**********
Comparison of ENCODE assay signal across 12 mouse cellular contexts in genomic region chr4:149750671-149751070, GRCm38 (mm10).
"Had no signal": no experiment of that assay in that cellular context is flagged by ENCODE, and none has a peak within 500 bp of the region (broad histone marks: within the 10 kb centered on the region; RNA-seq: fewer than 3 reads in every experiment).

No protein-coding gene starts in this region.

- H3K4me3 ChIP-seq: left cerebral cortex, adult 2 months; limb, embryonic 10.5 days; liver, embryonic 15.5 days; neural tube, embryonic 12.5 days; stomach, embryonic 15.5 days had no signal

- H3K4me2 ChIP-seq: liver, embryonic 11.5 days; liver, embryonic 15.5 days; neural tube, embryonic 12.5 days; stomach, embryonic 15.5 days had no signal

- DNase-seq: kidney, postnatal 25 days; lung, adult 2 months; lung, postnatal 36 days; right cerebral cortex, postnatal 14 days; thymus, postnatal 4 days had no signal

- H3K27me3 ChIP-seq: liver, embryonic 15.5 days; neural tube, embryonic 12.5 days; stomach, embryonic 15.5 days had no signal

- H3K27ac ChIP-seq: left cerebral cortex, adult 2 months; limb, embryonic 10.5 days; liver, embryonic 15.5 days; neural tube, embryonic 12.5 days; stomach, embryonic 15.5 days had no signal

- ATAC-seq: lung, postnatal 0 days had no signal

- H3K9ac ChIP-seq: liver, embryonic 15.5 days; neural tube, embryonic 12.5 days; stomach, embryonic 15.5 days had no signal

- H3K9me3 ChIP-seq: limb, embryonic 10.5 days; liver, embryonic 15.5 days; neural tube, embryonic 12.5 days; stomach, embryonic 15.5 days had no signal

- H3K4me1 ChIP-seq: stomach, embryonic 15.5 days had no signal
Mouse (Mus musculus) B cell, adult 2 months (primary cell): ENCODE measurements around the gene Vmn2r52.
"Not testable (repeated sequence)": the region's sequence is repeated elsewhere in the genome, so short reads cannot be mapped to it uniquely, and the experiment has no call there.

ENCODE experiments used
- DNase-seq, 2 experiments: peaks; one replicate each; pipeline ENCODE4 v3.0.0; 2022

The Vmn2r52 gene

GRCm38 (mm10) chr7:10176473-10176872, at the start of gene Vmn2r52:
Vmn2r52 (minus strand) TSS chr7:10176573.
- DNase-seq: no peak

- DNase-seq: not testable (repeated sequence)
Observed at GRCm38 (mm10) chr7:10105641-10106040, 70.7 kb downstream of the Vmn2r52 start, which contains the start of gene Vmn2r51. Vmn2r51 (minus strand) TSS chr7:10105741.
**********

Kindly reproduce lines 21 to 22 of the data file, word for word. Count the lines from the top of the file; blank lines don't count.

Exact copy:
- DNase-seq: not testable (repeated sequence)
Observed at GRCm38 (mm10) chr7:10105641-10106040, 70.7 kb downstream of the Vmn2r52 start, which contains the start of gene Vmn2r51. Vmn2r51 (minus strand) TSS chr7:10105741.